Detroit Lakes' dilemma: take $135,000 now or hold out for $191,000
The city is trying to decide whether it would be more beneficial to get a park dedication fee upfront or if it would just be setting an unwanted precedence.
Richard and Lynn Petit owe $191,352 in park dedication fees for their development, Ridgewood Park, where values were estimated in 2005. The Pettits agreed to pay the city the park dedication fee over a 10-year period with 6 percent interest, which would figure out to about $30,000 a year.
But the Pettits sent a letter to the city, which was reviewed in Thursday's Community Development Committee meeting, requesting to instead pay $135,000 total upfront, which would include interest and penalties.
"Because of the current financial climate and the slowness of lot sales at Ridgewood, we hope you will accept this offer as it appears to be the only way we can meet this large obligation," the Pettit letter said.
Community Development Director Larry Remmen said he talked to Becker County Assessor Steve Skoog and the values of the lots are at or above the value taken in 2005.
"There's not much justification" in the request, he said.
Alderman Leonard Heltemes said he was concerned that if the city made an exception for the Pettits, other developers would be back requesting the same thing.
On the other hand, Alderman Bruce Imholte said, though he didn't agree with either way necessarily, that it would be nice to have $135,000 upfront for the bike trail project so the city wouldn't have to borrow for that.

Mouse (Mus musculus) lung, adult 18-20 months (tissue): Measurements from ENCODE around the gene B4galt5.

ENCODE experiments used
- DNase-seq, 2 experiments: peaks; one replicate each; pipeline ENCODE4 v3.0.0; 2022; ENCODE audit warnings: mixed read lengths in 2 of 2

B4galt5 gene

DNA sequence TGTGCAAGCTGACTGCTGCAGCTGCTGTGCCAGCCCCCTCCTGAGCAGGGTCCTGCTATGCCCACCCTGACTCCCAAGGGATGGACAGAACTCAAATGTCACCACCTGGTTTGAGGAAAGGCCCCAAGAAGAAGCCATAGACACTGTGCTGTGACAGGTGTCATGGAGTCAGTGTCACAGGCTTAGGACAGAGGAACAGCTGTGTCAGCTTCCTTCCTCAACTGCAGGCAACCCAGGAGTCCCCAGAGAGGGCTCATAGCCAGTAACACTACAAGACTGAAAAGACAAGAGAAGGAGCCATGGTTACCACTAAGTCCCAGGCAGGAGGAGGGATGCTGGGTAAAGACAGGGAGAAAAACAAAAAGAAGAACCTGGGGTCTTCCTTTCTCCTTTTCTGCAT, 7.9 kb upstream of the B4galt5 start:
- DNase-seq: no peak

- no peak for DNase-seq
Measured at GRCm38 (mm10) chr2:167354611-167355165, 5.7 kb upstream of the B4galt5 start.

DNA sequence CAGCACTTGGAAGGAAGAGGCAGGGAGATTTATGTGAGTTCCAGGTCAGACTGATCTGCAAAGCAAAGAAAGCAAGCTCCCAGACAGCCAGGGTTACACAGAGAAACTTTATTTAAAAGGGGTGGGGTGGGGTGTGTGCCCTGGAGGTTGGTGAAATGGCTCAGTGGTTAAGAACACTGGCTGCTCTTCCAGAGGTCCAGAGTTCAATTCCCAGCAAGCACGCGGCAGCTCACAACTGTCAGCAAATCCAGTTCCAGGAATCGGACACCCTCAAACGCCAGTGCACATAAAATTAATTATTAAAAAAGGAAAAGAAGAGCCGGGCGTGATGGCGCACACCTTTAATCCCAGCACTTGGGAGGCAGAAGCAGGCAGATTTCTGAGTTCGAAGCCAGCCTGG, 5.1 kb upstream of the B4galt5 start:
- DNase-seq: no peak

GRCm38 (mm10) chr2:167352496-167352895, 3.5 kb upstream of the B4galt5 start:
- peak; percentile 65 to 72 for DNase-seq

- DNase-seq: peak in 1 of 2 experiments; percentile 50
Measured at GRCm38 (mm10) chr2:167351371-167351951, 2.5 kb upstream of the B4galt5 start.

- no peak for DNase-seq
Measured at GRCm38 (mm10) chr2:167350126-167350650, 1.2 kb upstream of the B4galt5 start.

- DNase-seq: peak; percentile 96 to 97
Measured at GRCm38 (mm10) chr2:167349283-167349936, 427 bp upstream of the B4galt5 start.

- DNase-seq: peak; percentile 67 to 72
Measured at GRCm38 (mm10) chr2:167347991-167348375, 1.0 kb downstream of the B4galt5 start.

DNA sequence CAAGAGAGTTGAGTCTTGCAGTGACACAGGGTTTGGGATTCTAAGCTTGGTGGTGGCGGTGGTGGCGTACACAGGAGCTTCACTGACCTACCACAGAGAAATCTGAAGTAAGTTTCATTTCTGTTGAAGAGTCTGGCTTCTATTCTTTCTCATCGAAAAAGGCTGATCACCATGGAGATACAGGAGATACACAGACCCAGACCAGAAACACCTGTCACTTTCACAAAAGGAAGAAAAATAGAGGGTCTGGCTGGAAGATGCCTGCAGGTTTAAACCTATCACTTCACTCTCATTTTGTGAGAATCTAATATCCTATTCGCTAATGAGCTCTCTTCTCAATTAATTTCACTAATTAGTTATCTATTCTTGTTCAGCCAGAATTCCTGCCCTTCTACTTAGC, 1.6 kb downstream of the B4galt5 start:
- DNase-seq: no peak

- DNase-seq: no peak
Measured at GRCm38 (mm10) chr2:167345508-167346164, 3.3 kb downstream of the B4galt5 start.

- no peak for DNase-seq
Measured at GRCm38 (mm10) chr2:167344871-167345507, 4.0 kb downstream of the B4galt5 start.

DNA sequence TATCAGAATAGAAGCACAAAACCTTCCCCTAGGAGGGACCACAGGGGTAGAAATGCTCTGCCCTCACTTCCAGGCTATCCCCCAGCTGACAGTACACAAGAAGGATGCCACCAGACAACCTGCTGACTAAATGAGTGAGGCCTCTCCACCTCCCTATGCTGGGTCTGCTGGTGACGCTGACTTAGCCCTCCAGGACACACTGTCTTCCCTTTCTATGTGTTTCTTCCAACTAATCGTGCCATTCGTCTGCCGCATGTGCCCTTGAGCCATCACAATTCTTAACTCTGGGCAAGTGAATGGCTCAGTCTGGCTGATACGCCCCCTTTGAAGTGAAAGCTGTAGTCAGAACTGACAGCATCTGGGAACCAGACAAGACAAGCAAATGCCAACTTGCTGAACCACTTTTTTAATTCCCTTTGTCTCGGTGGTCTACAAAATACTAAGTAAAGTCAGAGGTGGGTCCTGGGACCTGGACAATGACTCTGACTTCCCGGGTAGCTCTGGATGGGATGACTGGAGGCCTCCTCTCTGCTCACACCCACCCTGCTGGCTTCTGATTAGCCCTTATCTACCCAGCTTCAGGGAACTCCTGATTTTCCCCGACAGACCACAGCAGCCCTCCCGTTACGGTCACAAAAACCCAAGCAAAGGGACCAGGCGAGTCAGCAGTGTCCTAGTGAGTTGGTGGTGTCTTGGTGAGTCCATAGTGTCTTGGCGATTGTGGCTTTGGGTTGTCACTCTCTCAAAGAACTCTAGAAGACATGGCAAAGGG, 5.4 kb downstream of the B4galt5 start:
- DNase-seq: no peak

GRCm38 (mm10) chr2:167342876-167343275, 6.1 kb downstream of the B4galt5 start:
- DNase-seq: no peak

He added that he felt it would also be appropriate to run the request past the park board before voting on the issue Tuesday at the regular city council meeting.
City Administrator Bob Louiseau said he would crunch some numbers and run them past the park board before Tuesday for input.
Also at the CDC meeting Thursday, the committee discussed the cost of bringing sewer and water to a 7.6-acre tract of land on Highway 10 east, which the owner is requesting to be annexed into the city.
The piece of land, which sits across from Ox Cart Trail, has a lot of wetlands and some high land that is buildable, although the city doesn't know of a building plan as of yet.
The cost to bring sewer and water out to the property is estimated at $280,000. Remmen said the landowner, Mark Olson, could have private sewer and water, but that it wouldn't be a good idea because of the wetlands.
Other aldermen said that if the landowner wants to be annexed into the city, he should be required to hook up to the city sewer and water.
Remmen was going to make sure the landowner knew the high cost before the council would vote on the matter Tuesday.
The Tuesday city council meeting will begin at 5:15 p.m. in city hall to allow for Mayor Matt Brenk to give the welcome at the community picnic in the Detroit Lakes City Park first. The community is welcome to ParkFest, a free day of activities and a picnic.